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  • George Fotiou

How will the SECURE Act affect your IRA?

On May 23rd the House passed the SECURE Act with a strong 417-3 vote. This bill has been touted as an enhancement to current IRA rules, making them more accessible and creating more opportunities for employers to offer additional options. However, there are also a few finer points in the bill that impart negative tax burdens on the beneficiaries of IRA’s.

These “qualified” accounts have given special tax deductions to millions of Americans, with the caveat that there would be mandatory distributions to the owners later in life, most likely in retirement. The theory was that most individuals would be in a lower tax bracket once they retired, but that isn’t always the case. A large percentage of my clients remain in their same tax bracket in retirement due to their high investment income, social security, and the addition of these required mandatory distribution payments.


Currently, IRA’s can be left to heirs as an inherited IRA. This means that the new owners of the account can continue to enjoy the benefits of tax-deferral and are only required to take a distribution each year based on their life expectancy, often amounting to a small payment and therefore a small tax burden. This is most commonly referred to as a “stretch IRA” and can make a huge difference in the heir’s financial future. The SECURE Act takes aim at this provision and states that an inherited IRA can now only be “stretched” for a total of ten years for all non-spouses, rather than the heir’s potential life expectancy. This is a devastating blow to the individuals who aim to provide financial freedom to their beneficiaries.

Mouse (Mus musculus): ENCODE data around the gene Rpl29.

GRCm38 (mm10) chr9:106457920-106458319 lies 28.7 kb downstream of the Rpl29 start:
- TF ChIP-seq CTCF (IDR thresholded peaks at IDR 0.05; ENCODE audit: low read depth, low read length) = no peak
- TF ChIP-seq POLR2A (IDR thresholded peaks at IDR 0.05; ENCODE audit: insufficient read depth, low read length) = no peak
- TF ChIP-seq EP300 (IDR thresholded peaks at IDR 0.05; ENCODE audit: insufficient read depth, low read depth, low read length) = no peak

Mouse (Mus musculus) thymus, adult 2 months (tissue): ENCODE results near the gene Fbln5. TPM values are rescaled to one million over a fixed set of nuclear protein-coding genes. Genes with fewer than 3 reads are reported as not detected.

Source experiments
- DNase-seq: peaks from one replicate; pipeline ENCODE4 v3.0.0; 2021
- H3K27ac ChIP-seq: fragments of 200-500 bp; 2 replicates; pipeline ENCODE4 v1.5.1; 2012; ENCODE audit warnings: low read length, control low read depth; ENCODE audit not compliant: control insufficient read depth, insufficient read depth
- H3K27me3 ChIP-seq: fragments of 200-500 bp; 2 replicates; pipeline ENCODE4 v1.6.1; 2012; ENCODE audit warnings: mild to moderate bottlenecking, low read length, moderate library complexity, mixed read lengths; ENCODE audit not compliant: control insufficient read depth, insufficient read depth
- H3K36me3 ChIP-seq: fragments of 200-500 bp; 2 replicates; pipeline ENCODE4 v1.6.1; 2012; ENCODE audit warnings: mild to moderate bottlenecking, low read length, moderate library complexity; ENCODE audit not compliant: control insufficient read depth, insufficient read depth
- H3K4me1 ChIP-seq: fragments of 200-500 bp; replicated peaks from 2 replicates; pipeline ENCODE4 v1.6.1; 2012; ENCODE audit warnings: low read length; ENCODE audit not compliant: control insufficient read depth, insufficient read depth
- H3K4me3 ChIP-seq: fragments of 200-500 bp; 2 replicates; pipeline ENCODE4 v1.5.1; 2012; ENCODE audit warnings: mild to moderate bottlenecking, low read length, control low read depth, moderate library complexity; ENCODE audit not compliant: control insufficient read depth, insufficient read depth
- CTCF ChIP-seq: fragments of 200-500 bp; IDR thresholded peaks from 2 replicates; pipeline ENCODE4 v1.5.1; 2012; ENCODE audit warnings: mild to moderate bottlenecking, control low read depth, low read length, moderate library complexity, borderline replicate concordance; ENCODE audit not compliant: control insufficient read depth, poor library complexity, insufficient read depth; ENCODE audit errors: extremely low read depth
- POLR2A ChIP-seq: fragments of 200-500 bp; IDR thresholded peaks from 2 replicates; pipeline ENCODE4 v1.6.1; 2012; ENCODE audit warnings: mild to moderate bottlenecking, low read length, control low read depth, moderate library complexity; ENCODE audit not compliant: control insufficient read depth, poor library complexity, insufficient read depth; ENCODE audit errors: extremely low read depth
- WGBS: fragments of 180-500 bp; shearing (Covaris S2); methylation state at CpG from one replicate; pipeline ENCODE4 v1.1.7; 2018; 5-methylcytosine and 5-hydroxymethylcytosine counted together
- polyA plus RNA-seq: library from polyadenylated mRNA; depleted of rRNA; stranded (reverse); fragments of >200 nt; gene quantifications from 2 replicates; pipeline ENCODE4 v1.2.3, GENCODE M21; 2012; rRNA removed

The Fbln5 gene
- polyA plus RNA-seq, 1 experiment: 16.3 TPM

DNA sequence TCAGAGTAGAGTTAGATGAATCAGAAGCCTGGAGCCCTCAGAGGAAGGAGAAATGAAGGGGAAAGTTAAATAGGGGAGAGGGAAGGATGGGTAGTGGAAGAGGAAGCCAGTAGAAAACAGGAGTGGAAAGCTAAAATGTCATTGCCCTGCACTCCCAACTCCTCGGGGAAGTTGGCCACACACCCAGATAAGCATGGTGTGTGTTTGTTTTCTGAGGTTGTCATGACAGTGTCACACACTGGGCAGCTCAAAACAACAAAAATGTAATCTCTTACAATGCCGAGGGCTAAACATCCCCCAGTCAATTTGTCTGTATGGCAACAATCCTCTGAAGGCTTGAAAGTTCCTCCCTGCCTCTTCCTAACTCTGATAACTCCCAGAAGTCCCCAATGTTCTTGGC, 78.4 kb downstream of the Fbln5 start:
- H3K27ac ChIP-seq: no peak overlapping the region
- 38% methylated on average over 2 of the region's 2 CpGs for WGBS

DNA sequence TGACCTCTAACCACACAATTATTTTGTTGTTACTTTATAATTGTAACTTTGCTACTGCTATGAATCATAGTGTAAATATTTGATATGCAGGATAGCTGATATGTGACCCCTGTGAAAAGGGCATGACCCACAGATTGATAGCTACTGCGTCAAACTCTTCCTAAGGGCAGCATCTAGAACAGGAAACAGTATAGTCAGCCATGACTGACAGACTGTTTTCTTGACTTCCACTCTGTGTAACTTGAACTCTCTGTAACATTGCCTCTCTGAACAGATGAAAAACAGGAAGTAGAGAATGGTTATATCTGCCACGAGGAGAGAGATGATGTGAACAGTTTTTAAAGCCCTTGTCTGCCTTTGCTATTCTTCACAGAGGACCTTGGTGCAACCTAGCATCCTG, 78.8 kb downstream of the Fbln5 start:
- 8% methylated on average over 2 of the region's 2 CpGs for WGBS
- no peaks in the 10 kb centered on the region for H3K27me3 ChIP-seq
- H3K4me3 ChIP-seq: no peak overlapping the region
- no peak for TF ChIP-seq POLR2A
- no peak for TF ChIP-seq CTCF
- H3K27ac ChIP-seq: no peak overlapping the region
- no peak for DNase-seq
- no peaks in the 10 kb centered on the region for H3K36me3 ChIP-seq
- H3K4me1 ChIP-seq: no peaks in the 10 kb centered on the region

By forcing the recipient of an IRA to take the full distribution over ten years, many will be pushed into a higher tax bracket, essentially negating all of the benefits that the original owner was promised. This is another form of a “death tax,” and will greatly reduce the spendable dollars for many beneficiaries.


Ways to adapt to the changes this new bill mandates exist – the use of a Charitable Remainder Trust (CRUT) being one. With the expert direction of estate-planning attorneys, a CRUT can be set up as a way to bypass the ten-year rule for the non-charitable beneficiary of the CRUT. This would allow beneficiaries to stretch out payments made to them, as well as continue to allow growth of assets while paying less in taxes.

Another major change outlined by the SECURE Act is the age at which Required Minimum Distributions begin. Under the current rules, IRA and other qualified account owners must begin taking distributions the year they turn 70 and a half. The SECURE Act states that RMD’s are to be delayed until the owner turns 72 years old, as life expectancy has risen since the rules were first written in 1986. This change will likely allow account values to appreciate a bit more before the compulsory distributions, resulting in higher withdrawal amounts.

As of this writing, these rules have not yet been made into law and the Senate has yet to propose their final wording of the bill. To speak with a specialist, click here.

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